A World Away From Wednesday

Have you ever had a situation in your life that seemed as if it would never change? Something that really weighed heavily upon your shoulders, and seemed as if it would just always be that way?

atlasThat’s kind of what it’s like to be a single mother, abandoned by your partner. Once upon a time I was a 22 year old single girl living in a downtown apartment by myself. I went where I wanted, did what I wanted, and pretty much answered to no one. It was an amazing feeling, and even then I recognized the novelty of having that kind of freedom.

When I met my son’s “father” we moved way too fast, I’ll admit it. Nevertheless, I like to think that my son’s creation and birth were brought on by a kind of serendipity. It was certainly not a planned birth, and I was certainly not prepared for being pregnant alone, having a newborn alone, or raising a child alone… good thing I’m adaptable.

The rewards, as I’ve blogged before in other online journals, have been out of this world. Later I met my husband and he’s been the most amazing blessing since my son… he supports us emotionally and financially and has wanted to adopt my son ever since we got married. The other guy was never really an issue, because we hadn’t heard from him in years. He seemed the running type, and I’m obviously not the hiding type. I always just figured that if he had wanted anything at all to do with the child we’d created he’d find us. His child support checks found us sporadically -for years I’d get nothing or just a check every several months. Last year we got more checks than ever… but still they were inconsistent and I began to develop a suspicion he’d follow up by coming around.

That day has come. I won’t go into the details of the situation, but basically my life just went from complicated to O-M-effing-GĀ  in a matter of one day. The hardest part is, I’ve always made sure I had an honest relationship with my son and tried to be an example to him. I’m really not ready, however, to lay this situation on a 7 year old and ask him what he wants to do. How could he possibly be ready for something like that? Even if he is mature enough (and he’s so smart, I have no doubt he’ll make me proud no matter what he eventually chooses) to handle the possibility of meeting this absentee creator… is it wise for me to introduce the idea when I’m not 100% convinced that the guy is sincere about making an effort this time around? I feel dishonest not telling him about the meeting… but I’m afraid to start this in motion just for him to get abandoned all over again.114_1491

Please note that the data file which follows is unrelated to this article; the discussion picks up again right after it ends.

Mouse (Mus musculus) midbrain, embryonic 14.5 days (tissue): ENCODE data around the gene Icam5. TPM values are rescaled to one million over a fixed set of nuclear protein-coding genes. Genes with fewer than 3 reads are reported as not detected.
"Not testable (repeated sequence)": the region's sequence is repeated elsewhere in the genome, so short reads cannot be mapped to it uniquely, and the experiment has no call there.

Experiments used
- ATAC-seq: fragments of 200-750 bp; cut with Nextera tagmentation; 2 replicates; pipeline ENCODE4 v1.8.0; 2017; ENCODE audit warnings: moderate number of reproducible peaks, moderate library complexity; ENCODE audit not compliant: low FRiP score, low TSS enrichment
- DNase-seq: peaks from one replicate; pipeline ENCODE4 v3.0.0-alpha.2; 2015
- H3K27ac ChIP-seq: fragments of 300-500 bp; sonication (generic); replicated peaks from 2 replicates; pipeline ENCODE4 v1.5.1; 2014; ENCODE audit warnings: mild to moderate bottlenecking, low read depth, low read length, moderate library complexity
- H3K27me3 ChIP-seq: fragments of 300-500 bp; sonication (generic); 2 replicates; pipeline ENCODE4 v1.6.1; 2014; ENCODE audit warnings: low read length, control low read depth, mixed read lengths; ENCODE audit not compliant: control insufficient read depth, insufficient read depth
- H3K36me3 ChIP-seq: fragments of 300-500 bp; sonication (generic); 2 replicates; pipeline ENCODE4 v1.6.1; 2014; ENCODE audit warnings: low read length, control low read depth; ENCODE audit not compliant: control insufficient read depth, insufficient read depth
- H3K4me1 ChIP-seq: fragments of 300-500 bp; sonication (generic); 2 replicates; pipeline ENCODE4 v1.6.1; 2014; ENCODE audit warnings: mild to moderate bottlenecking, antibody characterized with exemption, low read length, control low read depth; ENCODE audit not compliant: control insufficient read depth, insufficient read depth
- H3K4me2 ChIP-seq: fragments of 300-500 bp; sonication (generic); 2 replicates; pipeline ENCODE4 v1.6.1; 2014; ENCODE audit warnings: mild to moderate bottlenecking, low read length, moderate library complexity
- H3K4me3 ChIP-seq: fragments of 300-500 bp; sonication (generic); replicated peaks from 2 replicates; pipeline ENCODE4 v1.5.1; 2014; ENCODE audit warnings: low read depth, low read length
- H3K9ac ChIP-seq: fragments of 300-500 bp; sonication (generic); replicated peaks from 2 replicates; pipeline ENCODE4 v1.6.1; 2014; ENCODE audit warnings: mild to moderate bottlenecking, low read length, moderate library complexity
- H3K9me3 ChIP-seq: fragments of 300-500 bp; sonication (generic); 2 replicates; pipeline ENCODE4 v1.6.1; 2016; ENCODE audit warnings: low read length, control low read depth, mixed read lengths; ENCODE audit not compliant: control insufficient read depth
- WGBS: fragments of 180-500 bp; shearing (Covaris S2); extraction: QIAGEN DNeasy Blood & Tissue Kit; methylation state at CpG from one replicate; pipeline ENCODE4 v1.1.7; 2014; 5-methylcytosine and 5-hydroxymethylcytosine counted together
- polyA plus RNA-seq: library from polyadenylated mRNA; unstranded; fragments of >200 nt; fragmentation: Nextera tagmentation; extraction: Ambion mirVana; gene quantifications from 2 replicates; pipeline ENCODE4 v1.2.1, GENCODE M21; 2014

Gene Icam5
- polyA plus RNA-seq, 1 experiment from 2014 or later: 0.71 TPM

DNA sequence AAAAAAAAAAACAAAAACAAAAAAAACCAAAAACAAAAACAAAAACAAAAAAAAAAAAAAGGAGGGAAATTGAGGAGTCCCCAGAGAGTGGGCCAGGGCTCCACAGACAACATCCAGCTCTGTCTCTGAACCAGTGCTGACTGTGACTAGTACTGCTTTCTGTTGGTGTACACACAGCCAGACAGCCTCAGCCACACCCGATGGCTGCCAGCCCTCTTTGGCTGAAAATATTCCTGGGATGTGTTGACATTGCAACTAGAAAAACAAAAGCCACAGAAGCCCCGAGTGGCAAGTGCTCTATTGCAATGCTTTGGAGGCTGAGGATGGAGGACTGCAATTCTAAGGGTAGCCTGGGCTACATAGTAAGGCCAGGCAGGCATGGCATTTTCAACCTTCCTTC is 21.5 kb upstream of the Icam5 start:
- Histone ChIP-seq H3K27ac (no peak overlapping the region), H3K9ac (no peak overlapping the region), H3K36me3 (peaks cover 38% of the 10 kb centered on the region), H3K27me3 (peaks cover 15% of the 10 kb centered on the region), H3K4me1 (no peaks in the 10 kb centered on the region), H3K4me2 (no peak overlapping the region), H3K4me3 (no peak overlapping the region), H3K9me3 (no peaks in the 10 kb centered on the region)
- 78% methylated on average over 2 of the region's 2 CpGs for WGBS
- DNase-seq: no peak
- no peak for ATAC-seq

I think this kind of heavy decision needs to be given time, and plenty of it. We already have a father and husband in our lives, and along with my youngest son we’ve been doing just fine. Our love for one another been tested before and stood strong, and I want to keep it that way by avoiding potential confusion. Advice has been flowing from caring friends and relatives this week, and I know that most of it comes from a place of genuine concern for us. But I really need more than just a few “I’m Sorry” statements and a single meeting outside the courtroom before I’ll believe he’s been pining for my son all this time. I appreciate everyone’s understanding if I’m uncharacteristically disoriented for a while.

The ball is in his court, and I’m not going to serve it for him. I’ve been busy, after all, raising a beautiful human being. That’s pretty important work -but you have to be willing to commit to it.


3 thoughts on “A World Away From Wednesday

  1. You welcomed me to comment on your blog, and so I am, but I really don’t know what to say. I was a single mom too, for a long time (even when the father was living at home), so I can relate, understand and appreciate the way you’re feeling. I also wouldn’t support my husband trying to get to know Sebastian if I had any reason to believe he wasn’t going to commit, if that helps.


  2. It definately makes a difference that you are involved in this situation. I honestly just want to do what’s best for Bastian…

    I hope that we, as the adults in the situation, can all get to know one another well enough to make the right decisions each step of the way.


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